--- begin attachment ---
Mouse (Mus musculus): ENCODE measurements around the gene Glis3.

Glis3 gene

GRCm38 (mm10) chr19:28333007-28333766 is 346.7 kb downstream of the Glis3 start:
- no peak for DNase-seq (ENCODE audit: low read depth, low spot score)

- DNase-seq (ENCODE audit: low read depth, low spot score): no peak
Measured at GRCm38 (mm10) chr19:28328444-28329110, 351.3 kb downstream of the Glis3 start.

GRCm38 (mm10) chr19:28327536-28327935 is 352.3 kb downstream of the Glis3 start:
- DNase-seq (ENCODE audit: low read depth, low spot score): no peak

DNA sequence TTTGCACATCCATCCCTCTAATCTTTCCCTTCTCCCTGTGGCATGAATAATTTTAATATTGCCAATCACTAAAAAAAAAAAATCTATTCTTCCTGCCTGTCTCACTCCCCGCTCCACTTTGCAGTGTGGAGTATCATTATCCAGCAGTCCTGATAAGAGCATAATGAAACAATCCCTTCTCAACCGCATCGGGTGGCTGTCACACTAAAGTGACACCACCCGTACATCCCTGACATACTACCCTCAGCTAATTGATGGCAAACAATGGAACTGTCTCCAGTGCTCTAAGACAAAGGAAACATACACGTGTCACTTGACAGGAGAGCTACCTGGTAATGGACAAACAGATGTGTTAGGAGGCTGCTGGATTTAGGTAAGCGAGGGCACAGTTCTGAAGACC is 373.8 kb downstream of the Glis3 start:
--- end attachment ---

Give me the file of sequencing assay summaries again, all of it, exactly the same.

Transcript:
Mouse (Mus musculus): ENCODE measurements around the gene Glis3.

Glis3 gene

GRCm38 (mm10) chr19:28333007-28333766 is 346.7 kb downstream of the Glis3 start:
- no peak for DNase-seq (ENCODE audit: low read depth, low spot score)

- DNase-seq (ENCODE audit: low read depth, low spot score): no peak
Measured at GRCm38 (mm10) chr19:28328444-28329110, 351.3 kb downstream of the Glis3 start.

GRCm38 (mm10) chr19:28327536-28327935 is 352.3 kb downstream of the Glis3 start:
- DNase-seq (ENCODE audit: low read depth, low spot score): no peak

DNA sequence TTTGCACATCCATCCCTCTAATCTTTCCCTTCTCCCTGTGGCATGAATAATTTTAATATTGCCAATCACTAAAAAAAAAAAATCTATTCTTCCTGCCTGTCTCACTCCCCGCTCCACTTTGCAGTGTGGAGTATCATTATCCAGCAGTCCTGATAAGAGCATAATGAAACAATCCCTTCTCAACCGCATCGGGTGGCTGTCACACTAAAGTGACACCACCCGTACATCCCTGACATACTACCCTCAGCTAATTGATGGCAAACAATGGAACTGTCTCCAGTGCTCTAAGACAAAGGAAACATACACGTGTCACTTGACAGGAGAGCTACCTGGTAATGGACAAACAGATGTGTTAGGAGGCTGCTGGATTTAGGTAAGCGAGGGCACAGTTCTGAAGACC is 373.8 kb downstream of the Glis3 start: